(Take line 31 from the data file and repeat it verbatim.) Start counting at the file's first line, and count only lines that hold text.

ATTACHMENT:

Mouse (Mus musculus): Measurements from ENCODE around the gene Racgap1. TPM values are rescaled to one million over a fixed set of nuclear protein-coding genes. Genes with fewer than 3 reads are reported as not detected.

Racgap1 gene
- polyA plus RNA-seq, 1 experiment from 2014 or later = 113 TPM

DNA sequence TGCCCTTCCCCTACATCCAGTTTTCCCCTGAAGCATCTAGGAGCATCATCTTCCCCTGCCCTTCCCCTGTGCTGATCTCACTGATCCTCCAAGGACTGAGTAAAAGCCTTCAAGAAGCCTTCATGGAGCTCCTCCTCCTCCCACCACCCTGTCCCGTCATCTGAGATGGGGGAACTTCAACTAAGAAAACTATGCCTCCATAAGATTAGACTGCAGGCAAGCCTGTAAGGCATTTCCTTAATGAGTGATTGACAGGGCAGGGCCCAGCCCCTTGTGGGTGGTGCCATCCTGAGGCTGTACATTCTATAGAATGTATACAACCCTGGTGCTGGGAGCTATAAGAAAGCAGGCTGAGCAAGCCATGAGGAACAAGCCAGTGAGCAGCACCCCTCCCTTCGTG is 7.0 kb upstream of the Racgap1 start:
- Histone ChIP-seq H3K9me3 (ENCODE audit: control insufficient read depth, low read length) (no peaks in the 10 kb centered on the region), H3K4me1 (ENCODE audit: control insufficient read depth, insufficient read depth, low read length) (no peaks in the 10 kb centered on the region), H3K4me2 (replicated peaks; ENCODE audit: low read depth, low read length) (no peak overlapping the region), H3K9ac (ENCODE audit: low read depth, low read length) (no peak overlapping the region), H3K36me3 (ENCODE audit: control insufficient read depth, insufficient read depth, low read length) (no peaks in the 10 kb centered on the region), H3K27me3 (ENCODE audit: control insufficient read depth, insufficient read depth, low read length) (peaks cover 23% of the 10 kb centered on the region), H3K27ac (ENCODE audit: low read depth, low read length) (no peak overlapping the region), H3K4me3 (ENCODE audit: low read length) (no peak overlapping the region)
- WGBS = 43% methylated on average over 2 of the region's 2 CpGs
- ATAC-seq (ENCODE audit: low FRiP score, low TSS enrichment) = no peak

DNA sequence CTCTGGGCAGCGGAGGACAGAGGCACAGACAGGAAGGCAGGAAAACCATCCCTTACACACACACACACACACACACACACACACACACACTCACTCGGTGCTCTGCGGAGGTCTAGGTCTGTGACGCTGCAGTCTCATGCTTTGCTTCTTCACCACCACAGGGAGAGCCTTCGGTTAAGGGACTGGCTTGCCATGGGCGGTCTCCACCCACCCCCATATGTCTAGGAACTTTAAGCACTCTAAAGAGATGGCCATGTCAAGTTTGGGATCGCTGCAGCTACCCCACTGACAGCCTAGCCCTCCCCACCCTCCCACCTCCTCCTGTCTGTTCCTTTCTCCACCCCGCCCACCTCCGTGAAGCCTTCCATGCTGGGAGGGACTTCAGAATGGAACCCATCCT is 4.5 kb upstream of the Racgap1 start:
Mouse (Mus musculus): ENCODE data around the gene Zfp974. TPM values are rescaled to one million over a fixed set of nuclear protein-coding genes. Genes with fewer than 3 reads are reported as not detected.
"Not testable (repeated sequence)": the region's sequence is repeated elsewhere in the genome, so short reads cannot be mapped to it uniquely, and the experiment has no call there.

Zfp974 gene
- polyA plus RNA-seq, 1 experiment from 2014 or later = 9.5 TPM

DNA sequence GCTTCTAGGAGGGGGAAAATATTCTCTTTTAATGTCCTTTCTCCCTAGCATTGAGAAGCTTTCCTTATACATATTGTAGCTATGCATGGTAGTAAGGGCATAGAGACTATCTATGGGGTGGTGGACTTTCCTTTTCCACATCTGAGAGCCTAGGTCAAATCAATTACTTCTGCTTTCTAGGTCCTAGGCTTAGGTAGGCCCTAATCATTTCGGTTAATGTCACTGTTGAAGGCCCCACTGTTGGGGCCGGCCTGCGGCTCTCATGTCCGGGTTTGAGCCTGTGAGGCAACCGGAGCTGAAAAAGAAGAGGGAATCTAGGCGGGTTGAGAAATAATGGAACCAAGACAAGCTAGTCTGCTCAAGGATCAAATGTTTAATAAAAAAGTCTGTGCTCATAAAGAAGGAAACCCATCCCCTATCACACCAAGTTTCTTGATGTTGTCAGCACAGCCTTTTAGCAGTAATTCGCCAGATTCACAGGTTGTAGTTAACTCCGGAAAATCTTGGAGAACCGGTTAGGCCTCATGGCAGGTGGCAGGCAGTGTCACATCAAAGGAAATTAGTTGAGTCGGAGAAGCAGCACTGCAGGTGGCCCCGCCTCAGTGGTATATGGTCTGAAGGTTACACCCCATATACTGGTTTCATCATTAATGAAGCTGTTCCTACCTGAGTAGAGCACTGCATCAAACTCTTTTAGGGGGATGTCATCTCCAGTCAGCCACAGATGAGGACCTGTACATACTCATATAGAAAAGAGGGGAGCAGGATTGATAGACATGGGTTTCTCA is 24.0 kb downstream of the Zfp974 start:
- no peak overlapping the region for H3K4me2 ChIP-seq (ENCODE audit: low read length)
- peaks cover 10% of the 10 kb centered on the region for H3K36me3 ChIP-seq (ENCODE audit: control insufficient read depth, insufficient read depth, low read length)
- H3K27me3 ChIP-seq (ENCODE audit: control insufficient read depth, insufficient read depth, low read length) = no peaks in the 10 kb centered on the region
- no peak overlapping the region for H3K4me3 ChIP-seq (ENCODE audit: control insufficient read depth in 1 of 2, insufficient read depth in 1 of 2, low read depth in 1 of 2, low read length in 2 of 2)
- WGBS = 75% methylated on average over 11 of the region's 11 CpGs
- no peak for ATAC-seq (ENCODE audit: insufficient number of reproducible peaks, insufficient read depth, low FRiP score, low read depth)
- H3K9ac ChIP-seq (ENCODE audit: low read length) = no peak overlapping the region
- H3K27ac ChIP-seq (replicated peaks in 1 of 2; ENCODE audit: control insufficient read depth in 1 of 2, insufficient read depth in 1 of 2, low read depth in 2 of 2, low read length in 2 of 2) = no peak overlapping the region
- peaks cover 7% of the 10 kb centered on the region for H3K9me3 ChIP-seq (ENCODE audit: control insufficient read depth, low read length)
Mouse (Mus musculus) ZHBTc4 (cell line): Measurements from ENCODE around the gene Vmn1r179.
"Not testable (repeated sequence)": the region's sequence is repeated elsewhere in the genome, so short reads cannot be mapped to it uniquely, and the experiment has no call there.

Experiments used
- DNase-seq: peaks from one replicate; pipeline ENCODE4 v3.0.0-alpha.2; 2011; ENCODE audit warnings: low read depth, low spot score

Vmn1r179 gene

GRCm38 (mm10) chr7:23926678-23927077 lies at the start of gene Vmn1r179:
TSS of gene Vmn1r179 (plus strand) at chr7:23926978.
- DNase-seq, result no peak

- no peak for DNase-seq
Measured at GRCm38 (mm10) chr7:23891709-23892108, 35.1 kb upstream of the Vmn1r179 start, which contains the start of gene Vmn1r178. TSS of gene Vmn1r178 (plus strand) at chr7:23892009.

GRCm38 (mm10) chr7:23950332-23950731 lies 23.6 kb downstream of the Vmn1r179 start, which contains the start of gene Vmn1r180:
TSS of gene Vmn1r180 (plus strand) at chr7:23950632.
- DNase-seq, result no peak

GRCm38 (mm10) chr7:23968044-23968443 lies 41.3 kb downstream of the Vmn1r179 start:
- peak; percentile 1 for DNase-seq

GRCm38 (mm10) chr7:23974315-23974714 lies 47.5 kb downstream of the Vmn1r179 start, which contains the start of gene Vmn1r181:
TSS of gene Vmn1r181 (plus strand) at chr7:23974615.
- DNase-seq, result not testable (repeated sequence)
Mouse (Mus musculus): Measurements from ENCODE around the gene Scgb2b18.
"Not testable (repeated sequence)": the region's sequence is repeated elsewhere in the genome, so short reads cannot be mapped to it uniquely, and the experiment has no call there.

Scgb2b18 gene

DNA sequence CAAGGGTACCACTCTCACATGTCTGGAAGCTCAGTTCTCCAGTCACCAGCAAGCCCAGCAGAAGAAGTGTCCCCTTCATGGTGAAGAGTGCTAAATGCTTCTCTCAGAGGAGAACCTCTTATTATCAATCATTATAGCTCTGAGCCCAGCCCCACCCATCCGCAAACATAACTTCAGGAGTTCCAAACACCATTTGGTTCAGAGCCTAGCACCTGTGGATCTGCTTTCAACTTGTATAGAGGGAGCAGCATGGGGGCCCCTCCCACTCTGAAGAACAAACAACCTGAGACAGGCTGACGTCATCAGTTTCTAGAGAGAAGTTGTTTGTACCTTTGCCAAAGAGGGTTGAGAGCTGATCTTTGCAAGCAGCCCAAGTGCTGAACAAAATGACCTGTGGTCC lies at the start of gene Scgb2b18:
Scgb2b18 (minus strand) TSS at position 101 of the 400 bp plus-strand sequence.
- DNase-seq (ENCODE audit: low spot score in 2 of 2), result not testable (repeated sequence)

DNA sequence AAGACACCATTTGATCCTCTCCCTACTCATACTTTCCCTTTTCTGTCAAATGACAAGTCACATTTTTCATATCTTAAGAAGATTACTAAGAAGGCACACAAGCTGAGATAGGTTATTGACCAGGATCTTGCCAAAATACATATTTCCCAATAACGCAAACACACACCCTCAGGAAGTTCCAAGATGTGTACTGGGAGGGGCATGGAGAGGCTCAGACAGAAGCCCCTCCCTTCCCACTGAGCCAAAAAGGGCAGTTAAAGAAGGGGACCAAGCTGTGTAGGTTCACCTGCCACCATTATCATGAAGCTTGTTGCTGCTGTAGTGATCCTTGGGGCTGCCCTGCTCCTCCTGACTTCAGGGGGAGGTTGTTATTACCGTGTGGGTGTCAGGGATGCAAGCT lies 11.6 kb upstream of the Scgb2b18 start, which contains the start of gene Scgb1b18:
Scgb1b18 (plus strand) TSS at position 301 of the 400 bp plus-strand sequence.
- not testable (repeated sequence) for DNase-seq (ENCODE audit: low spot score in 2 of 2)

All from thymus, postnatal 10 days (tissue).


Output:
- no peak for DNase-seq